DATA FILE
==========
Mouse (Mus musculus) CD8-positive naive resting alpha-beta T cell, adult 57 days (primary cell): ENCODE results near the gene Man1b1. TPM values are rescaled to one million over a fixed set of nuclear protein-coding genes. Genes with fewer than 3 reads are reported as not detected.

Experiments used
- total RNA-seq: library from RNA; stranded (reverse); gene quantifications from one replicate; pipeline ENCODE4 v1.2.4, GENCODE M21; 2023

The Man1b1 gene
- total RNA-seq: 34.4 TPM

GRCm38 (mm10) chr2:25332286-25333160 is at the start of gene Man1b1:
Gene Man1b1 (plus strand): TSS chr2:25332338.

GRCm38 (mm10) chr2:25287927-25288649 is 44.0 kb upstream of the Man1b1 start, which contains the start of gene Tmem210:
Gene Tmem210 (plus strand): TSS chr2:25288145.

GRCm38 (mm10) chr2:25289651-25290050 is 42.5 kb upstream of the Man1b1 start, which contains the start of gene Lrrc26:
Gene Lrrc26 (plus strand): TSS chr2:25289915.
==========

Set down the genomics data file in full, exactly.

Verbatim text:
Mouse (Mus musculus) CD8-positive naive resting alpha-beta T cell, adult 57 days (primary cell): ENCODE results near the gene Man1b1. TPM values are rescaled to one million over a fixed set of nuclear protein-coding genes. Genes with fewer than 3 reads are reported as not detected.

Experiments used
- total RNA-seq: library from RNA; stranded (reverse); gene quantifications from one replicate; pipeline ENCODE4 v1.2.4, GENCODE M21; 2023

The Man1b1 gene
- total RNA-seq: 34.4 TPM

GRCm38 (mm10) chr2:25332286-25333160 is at the start of gene Man1b1:
Gene Man1b1 (plus strand): TSS chr2:25332338.

GRCm38 (mm10) chr2:25287927-25288649 is 44.0 kb upstream of the Man1b1 start, which contains the start of gene Tmem210:
Gene Tmem210 (plus strand): TSS chr2:25288145.

GRCm38 (mm10) chr2:25289651-25290050 is 42.5 kb upstream of the Man1b1 start, which contains the start of gene Lrrc26:
Gene Lrrc26 (plus strand): TSS chr2:25289915.